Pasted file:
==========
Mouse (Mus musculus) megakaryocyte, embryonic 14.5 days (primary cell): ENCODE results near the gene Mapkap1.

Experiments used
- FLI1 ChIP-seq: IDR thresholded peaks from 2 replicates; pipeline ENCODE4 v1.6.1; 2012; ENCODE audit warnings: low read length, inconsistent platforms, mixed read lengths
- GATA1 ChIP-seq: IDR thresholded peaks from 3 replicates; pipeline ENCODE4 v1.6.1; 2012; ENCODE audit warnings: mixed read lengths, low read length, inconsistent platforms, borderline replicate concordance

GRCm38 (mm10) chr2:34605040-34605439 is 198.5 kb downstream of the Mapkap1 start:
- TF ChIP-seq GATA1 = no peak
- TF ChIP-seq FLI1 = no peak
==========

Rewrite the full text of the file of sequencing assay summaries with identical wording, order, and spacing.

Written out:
Mouse (Mus musculus) megakaryocyte, embryonic 14.5 days (primary cell): ENCODE results near the gene Mapkap1.

Experiments used
- FLI1 ChIP-seq: IDR thresholded peaks from 2 replicates; pipeline ENCODE4 v1.6.1; 2012; ENCODE audit warnings: low read length, inconsistent platforms, mixed read lengths
- GATA1 ChIP-seq: IDR thresholded peaks from 3 replicates; pipeline ENCODE4 v1.6.1; 2012; ENCODE audit warnings: mixed read lengths, low read length, inconsistent platforms, borderline replicate concordance

GRCm38 (mm10) chr2:34605040-34605439 is 198.5 kb downstream of the Mapkap1 start:
- TF ChIP-seq GATA1 = no peak
- TF ChIP-seq FLI1 = no peak